Here are several images that I’ve applied a heavier dose of post–processing to in order to give the images a more emotive look and feel. Remember…these are simple, everyday objects, scenes and locations, but are ripe for post–processing enhancements.

4.0 filter crazy

Simplify Your Background

As with most types of product or detail photography, you want to get as close as possible and eliminate (as much as possible) distracting background elements that compete for the viewer’s attention in everyday photography. Neutralizing background noise generally means taking a few passes at the object you’re shooting by trying different camera angles, different exposures, different points of focus, different filters. Any and all combinations are good and exciting as you get adept at shooting everyday photography in your very own style.

5.0 simplify your background

Resist the Inner Critic

As you go about shooting everyday photography, you’re going to have to resist the promptings and persuasion of your inner critic – been there, done that. Just shoot it. Let it flow. Learn to try new things and take chances. Who cares if it’s been done before? Do it again…your way. Here’s another tip: don’t labor over the shot – analysis leads to paralysis. Get in, experiment, get out and move on. You don’t need to win a Pulitzer Prize for your everyday photography…just show the world who you are and what your take is on life.

6.0 resist your inner critic

It’s Always About the Light

Even when you’re close and shooting everyday subjects and objects, it’s still always about the light. Sometimes overcast lighting will provide the soft light that your subject needs. Other times, your subject cries out for direct light, or even reflected light to give you that added spark or touch of magic. As a side note, I have realized, over the years, that I have trained myself to see the ‘light’ first. Once I’ve found ‘it’, I then begin looking for ‘content’. Lighting, especially with everyday subjects and objects, will make or break your photo. I know this probably sounds strange to some of you but learn to see and control the light first. Then, once you have done that, apply what you know to interpreting those beautiful ‘slices of life’ and everyday experiences.

7.0 its always about the light

Shooting Into the Light

Speaking of light, I love shooting directly into the sun and getting, when I can, light reflections and refractions off the subject I’m shooting. Make sure, when you are shooting into the sun, that you set your exposure reticle on the subject you’re shooting and not the background (unless you are trying to expose for a silhouette – in that case, you WOULD set exposure reticle on the background).

8.0 shooting into the light

There You Have It

Everyday photography might not win you many awards at the local camera club, but I promise you, from my heart, that if you take this genre seriously and practice every day…your photographic life will change. You will begin to see the world differently, and you will want to share that new found vision with your family and friends. You’ll quickly become the photographer that ‘turns the everyday into the unusually beautiful’. Ready, set, go! Make us proud. Let us see what you come up with.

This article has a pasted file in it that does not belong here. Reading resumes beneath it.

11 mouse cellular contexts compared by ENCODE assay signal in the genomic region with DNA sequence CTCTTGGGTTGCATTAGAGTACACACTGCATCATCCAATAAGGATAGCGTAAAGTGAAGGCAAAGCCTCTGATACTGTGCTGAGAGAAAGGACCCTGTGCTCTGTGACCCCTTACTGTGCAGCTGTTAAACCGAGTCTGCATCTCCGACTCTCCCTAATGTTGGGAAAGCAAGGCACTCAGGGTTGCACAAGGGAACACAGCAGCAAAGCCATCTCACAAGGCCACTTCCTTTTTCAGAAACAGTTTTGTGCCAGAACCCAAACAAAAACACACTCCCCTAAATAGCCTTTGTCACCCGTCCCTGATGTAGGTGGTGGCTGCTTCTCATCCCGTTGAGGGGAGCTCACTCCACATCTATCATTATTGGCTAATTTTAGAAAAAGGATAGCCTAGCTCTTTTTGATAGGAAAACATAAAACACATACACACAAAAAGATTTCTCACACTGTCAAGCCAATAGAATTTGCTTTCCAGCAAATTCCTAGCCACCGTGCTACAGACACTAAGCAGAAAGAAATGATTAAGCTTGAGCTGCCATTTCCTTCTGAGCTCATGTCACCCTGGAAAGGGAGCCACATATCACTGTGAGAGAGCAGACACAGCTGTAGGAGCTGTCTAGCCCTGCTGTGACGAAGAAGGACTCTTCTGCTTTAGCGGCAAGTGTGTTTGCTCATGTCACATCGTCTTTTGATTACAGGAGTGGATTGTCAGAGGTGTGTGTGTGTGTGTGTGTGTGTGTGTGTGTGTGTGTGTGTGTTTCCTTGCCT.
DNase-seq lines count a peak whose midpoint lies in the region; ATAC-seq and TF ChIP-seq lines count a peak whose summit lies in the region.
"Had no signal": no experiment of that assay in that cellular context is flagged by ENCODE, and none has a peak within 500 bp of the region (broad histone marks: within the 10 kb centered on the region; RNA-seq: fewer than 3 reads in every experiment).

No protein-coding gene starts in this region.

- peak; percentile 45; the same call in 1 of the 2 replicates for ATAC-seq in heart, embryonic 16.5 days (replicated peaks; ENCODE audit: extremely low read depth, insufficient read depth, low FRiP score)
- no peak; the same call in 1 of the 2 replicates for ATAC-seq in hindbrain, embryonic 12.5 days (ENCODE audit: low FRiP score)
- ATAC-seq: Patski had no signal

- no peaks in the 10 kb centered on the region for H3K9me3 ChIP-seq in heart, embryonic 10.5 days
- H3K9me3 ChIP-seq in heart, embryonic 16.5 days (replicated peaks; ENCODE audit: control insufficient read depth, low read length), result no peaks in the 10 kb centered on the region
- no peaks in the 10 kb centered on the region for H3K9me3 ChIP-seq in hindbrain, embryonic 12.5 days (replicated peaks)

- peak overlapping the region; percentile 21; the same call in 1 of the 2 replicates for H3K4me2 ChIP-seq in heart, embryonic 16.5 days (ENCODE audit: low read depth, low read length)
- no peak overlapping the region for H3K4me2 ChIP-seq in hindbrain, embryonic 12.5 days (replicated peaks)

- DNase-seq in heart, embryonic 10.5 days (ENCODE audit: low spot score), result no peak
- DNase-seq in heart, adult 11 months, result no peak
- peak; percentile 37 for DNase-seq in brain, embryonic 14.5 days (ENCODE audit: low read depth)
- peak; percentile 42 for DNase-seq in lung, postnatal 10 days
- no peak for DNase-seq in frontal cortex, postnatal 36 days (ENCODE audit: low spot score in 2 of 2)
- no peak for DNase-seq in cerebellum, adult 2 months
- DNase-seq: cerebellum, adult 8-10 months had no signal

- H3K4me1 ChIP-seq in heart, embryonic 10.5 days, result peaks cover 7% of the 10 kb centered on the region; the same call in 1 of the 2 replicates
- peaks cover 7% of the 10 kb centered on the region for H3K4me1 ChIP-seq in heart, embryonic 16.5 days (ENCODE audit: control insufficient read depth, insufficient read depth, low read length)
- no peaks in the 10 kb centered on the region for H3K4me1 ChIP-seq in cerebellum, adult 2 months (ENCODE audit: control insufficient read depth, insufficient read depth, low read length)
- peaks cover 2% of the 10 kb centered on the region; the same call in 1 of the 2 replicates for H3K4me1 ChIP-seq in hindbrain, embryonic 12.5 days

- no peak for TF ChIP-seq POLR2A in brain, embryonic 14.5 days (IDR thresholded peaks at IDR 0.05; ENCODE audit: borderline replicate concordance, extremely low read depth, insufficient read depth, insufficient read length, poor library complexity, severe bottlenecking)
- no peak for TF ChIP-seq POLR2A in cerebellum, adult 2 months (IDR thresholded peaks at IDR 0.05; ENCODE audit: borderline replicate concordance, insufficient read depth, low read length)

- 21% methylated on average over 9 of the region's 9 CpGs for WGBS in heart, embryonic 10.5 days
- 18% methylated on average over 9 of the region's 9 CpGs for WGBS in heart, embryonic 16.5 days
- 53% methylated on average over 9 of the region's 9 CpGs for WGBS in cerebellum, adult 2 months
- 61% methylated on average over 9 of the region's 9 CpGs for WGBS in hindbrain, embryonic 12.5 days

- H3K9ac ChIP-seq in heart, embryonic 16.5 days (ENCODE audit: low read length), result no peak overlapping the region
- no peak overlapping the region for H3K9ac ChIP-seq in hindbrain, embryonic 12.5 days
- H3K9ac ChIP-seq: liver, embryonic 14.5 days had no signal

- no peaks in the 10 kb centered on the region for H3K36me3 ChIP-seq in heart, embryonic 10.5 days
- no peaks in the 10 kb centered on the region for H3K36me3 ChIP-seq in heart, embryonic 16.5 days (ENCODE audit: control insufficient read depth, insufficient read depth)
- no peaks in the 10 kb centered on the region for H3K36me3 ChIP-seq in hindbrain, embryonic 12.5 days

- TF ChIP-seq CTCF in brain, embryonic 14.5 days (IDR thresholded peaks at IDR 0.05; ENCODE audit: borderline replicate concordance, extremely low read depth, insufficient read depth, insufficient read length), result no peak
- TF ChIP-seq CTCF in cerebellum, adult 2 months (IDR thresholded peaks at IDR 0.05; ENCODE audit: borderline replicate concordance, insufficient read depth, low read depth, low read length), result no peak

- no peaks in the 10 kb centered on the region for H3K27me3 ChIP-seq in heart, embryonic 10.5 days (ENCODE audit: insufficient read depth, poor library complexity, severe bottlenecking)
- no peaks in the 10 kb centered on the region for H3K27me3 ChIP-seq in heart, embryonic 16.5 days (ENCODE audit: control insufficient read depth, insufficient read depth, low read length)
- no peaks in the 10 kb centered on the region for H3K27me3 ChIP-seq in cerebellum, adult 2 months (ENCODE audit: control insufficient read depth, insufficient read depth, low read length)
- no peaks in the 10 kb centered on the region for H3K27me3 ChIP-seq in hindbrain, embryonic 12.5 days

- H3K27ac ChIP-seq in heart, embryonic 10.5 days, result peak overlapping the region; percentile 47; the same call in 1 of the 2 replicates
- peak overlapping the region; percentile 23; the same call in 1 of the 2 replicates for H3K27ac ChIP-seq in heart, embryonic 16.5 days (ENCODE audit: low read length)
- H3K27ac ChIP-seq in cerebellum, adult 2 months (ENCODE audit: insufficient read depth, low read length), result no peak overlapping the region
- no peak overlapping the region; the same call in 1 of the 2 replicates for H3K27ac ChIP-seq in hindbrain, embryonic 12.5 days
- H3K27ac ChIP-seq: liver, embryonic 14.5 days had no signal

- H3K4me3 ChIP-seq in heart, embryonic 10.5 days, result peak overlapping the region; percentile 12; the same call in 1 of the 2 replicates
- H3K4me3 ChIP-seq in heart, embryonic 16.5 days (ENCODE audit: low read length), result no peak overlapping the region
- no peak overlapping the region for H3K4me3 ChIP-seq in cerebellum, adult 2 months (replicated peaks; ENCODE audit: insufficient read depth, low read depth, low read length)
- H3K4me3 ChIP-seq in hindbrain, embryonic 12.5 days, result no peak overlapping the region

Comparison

5 Comments

  1. Great site, beautifully explained!
    No iPhone but I find that almost all your comments are valid for small camera use [or more] and will be a very good introduction to the young men from various African cultures in my community here in Kenya.

    Thank you and God bless,

    Fred

  2. Great job with the videos!!!! You have a great way of teaching. I will like to see videos explaining how to use Camera+ during photo editing. Thanks for sharing these videos with us!!

  3. Mr. Hollingsworth, I’m just curious if you also use the Clarity filter? I hope on your photographs posted on this site, if you could include the name of the filters you used, if ever, is highly appreciated.

  4. Hello Mr. Hollingsworth, I must say well done on these tutorials. Very easy to follow and inspiring at the same time. I hope you would be able to give recommendations on add on gear to the iPhone. I have seen your video for the Olloclip Telephoto + CPL and I got interested with it but, would you say you will get more usage from this kit than the other options that they have (macro and wide-angle combo which maybe substituted by using the pano mode of the native camera app)? What off camera flash would you recommend? Nova’s? iBlazr? Knog Expose? Would also recommend using a collapsible/pocketable silver/white reflector?

  5. I use my iPhone 5s a lot, but I’m wondering if there is a way to change the ppi setting. Obviously you’re a professional, so how do you get the quality to print using iPhone. My daughter in law uses her Android phone exclusively & the photos are great online but really bad when printed because they’re all shot at 72 dpi/ppi. I want to be able to enlarge and print my photos and hers. Any help will be appreciated.
    Thanks in advance.